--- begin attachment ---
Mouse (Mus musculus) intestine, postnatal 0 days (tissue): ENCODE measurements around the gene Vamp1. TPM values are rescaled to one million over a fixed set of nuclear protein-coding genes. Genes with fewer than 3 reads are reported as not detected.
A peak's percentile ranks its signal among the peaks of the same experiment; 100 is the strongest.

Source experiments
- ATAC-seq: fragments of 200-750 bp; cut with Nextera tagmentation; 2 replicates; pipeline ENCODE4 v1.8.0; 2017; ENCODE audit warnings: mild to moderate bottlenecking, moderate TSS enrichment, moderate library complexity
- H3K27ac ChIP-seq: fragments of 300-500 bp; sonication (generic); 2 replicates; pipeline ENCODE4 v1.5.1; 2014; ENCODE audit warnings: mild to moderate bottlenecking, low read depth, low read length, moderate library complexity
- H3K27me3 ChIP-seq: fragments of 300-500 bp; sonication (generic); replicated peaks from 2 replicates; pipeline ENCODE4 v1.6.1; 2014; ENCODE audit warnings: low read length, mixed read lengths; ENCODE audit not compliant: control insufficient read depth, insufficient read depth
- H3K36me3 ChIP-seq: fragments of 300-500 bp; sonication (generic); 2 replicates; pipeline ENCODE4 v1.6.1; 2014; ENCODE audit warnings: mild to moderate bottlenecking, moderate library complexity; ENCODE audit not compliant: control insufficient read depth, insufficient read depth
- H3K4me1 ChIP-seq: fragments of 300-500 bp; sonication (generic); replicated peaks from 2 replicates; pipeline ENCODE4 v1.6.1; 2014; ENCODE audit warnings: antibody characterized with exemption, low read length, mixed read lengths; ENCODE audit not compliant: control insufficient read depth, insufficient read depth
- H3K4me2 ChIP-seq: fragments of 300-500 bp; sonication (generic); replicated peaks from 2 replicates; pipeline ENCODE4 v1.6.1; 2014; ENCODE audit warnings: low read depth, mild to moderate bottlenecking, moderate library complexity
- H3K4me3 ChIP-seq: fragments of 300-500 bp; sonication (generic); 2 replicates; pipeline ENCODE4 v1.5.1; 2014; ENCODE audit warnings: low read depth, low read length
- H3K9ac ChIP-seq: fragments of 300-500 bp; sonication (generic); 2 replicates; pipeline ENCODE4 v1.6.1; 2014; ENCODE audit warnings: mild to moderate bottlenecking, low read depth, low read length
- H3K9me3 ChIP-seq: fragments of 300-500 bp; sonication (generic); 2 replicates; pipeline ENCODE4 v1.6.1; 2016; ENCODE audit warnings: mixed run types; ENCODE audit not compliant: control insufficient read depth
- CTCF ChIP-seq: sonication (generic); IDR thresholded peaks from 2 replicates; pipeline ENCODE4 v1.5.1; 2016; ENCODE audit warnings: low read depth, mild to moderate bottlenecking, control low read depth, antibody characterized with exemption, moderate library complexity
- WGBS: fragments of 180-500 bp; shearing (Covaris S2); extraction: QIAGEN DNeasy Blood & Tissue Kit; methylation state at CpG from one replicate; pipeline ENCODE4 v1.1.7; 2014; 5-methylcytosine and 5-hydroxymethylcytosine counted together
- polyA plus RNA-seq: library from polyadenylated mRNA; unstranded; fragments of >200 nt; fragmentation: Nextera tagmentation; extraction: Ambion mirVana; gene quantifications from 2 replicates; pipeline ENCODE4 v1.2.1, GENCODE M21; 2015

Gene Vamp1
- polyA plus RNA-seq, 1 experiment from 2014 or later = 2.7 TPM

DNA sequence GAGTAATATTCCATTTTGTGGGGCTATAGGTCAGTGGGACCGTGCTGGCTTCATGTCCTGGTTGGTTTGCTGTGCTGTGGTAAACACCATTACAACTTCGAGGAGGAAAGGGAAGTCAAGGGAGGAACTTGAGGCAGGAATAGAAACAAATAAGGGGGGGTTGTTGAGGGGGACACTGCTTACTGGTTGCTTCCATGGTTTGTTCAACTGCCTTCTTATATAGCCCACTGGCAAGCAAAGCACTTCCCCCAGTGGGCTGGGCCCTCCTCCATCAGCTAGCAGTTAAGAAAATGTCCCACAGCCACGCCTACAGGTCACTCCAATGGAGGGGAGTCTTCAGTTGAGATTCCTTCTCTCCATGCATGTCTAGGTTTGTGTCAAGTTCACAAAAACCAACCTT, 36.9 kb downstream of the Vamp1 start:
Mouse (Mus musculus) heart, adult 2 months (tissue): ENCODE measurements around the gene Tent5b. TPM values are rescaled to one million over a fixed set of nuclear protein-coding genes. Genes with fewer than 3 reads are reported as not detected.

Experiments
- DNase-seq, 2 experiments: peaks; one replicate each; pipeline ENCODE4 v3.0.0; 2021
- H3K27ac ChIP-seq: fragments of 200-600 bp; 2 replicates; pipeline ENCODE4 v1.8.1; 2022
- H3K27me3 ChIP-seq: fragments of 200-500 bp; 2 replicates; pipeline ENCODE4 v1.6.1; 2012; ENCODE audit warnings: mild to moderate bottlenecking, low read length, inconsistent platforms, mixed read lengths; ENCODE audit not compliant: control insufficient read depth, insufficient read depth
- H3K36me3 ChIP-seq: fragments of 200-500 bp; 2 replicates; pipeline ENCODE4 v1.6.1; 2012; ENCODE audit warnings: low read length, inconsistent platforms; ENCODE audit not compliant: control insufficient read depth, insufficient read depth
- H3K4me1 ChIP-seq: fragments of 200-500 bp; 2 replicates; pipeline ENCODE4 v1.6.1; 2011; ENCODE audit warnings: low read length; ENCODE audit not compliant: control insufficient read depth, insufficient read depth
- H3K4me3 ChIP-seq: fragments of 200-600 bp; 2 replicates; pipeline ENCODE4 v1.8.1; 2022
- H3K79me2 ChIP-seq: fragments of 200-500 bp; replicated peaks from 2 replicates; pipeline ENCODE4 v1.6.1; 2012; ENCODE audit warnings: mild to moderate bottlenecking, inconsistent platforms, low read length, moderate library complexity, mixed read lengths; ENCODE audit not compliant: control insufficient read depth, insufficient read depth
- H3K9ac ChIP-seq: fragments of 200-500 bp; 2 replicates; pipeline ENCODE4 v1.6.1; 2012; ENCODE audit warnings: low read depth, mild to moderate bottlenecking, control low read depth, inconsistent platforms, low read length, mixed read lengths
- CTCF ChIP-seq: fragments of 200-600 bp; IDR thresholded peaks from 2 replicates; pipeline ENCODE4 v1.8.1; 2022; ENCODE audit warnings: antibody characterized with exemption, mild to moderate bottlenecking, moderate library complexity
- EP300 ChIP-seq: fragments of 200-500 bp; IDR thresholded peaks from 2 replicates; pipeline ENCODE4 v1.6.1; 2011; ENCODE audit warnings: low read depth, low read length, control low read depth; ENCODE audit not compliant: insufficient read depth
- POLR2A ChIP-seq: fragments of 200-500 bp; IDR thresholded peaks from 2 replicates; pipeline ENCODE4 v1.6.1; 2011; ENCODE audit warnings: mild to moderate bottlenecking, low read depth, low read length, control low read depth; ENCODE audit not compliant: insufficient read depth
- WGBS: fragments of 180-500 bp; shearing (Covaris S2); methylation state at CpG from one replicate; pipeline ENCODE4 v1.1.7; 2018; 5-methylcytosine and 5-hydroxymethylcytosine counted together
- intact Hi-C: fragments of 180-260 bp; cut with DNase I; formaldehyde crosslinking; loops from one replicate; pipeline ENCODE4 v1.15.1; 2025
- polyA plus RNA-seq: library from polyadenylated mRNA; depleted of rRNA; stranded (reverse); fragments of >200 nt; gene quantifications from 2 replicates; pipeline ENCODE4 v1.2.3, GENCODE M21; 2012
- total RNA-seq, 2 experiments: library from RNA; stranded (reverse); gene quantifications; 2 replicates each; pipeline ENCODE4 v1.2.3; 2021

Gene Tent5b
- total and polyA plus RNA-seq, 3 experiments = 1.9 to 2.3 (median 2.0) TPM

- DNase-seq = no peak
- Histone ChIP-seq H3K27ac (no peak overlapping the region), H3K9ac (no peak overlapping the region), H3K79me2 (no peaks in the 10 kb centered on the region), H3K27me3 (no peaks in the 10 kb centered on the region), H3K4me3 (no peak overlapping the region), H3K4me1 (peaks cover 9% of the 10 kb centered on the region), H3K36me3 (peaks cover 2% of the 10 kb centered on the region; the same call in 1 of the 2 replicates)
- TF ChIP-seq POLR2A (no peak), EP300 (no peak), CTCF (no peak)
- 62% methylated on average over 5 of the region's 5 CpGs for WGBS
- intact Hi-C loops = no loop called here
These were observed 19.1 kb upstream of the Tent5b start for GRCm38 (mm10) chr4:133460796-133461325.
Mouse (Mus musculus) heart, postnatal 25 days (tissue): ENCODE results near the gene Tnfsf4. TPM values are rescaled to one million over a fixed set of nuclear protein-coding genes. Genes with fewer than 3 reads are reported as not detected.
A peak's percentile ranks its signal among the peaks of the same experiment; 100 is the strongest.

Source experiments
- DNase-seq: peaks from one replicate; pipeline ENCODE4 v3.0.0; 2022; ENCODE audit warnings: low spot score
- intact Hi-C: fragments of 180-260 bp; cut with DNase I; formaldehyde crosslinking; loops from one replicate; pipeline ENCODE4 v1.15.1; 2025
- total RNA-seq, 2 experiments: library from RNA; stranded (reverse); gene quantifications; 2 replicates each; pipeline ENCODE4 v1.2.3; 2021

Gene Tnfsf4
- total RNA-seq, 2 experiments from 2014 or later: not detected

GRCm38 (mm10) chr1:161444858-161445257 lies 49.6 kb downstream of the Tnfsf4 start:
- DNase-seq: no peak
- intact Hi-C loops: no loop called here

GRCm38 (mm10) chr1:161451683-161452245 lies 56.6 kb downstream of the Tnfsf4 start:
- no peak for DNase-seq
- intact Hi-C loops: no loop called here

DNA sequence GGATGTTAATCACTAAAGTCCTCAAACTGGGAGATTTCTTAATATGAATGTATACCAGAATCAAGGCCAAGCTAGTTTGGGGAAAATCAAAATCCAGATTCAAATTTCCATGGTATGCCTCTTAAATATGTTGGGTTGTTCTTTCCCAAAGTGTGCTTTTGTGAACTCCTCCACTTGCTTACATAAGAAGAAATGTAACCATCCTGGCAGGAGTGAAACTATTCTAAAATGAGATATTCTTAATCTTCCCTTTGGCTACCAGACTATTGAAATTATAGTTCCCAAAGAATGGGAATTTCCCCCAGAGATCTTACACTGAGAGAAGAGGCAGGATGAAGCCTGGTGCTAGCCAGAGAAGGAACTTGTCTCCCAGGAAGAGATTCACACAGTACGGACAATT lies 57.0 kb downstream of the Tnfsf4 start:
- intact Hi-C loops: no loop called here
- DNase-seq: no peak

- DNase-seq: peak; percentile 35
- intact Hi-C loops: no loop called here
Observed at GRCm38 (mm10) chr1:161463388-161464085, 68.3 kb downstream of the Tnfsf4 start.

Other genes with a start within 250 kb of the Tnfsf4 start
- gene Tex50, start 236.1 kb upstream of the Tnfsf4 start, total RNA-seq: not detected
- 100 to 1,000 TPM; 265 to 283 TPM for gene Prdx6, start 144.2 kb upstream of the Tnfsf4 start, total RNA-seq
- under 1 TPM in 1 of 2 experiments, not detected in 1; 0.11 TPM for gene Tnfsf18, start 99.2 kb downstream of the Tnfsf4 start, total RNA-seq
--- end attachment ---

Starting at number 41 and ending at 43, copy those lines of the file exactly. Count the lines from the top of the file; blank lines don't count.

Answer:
- 62% methylated on average over 5 of the region's 5 CpGs for WGBS
- intact Hi-C loops = no loop called here
These were observed 19.1 kb upstream of the Tent5b start for GRCm38 (mm10) chr4:133460796-133461325.